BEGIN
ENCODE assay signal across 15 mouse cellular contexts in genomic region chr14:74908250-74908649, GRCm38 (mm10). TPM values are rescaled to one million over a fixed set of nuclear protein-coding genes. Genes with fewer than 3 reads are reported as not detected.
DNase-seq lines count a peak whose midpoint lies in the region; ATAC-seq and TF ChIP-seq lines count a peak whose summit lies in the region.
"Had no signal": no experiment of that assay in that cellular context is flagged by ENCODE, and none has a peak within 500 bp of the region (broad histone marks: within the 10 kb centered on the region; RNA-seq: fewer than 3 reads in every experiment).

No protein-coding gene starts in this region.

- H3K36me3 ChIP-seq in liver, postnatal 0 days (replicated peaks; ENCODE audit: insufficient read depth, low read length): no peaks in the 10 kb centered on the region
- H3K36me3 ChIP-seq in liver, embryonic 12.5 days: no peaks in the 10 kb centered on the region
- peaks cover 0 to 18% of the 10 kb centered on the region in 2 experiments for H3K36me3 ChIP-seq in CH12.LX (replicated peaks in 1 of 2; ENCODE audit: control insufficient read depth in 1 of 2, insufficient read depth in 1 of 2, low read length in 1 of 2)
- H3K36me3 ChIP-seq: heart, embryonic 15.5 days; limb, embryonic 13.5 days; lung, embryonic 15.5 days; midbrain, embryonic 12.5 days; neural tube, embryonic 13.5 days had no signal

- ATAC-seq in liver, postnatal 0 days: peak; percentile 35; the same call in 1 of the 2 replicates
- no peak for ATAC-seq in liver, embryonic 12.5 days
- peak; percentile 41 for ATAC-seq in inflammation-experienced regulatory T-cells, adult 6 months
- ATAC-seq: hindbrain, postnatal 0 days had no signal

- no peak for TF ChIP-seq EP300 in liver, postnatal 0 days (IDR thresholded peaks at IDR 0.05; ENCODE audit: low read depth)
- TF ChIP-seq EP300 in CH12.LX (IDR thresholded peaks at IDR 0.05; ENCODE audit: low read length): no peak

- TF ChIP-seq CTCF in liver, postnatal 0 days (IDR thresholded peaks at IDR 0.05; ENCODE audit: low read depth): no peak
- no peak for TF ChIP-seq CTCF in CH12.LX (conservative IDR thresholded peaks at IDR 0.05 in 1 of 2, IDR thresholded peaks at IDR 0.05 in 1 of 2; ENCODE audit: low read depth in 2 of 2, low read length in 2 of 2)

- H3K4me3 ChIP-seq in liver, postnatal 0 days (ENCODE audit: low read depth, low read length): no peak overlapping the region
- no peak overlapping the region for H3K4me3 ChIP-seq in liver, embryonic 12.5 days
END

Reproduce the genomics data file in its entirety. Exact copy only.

ENCODE assay signal across 15 mouse cellular contexts in genomic region chr14:74908250-74908649, GRCm38 (mm10). TPM values are rescaled to one million over a fixed set of nuclear protein-coding genes. Genes with fewer than 3 reads are reported as not detected.
DNase-seq lines count a peak whose midpoint lies in the region; ATAC-seq and TF ChIP-seq lines count a peak whose summit lies in the region.
"Had no signal": no experiment of that assay in that cellular context is flagged by ENCODE, and none has a peak within 500 bp of the region (broad histone marks: within the 10 kb centered on the region; RNA-seq: fewer than 3 reads in every experiment).

No protein-coding gene starts in this region.

- H3K36me3 ChIP-seq in liver, postnatal 0 days (replicated peaks; ENCODE audit: insufficient read depth, low read length): no peaks in the 10 kb centered on the region
- H3K36me3 ChIP-seq in liver, embryonic 12.5 days: no peaks in the 10 kb centered on the region
- peaks cover 0 to 18% of the 10 kb centered on the region in 2 experiments for H3K36me3 ChIP-seq in CH12.LX (replicated peaks in 1 of 2; ENCODE audit: control insufficient read depth in 1 of 2, insufficient read depth in 1 of 2, low read length in 1 of 2)
- H3K36me3 ChIP-seq: heart, embryonic 15.5 days; limb, embryonic 13.5 days; lung, embryonic 15.5 days; midbrain, embryonic 12.5 days; neural tube, embryonic 13.5 days had no signal

- ATAC-seq in liver, postnatal 0 days: peak; percentile 35; the same call in 1 of the 2 replicates
- no peak for ATAC-seq in liver, embryonic 12.5 days
- peak; percentile 41 for ATAC-seq in inflammation-experienced regulatory T-cells, adult 6 months
- ATAC-seq: hindbrain, postnatal 0 days had no signal

- no peak for TF ChIP-seq EP300 in liver, postnatal 0 days (IDR thresholded peaks at IDR 0.05; ENCODE audit: low read depth)
- TF ChIP-seq EP300 in CH12.LX (IDR thresholded peaks at IDR 0.05; ENCODE audit: low read length): no peak

- TF ChIP-seq CTCF in liver, postnatal 0 days (IDR thresholded peaks at IDR 0.05; ENCODE audit: low read depth): no peak
- no peak for TF ChIP-seq CTCF in CH12.LX (conservative IDR thresholded peaks at IDR 0.05 in 1 of 2, IDR thresholded peaks at IDR 0.05 in 1 of 2; ENCODE audit: low read depth in 2 of 2, low read length in 2 of 2)

- H3K4me3 ChIP-seq in liver, postnatal 0 days (ENCODE audit: low read depth, low read length): no peak overlapping the region
- no peak overlapping the region for H3K4me3 ChIP-seq in liver, embryonic 12.5 days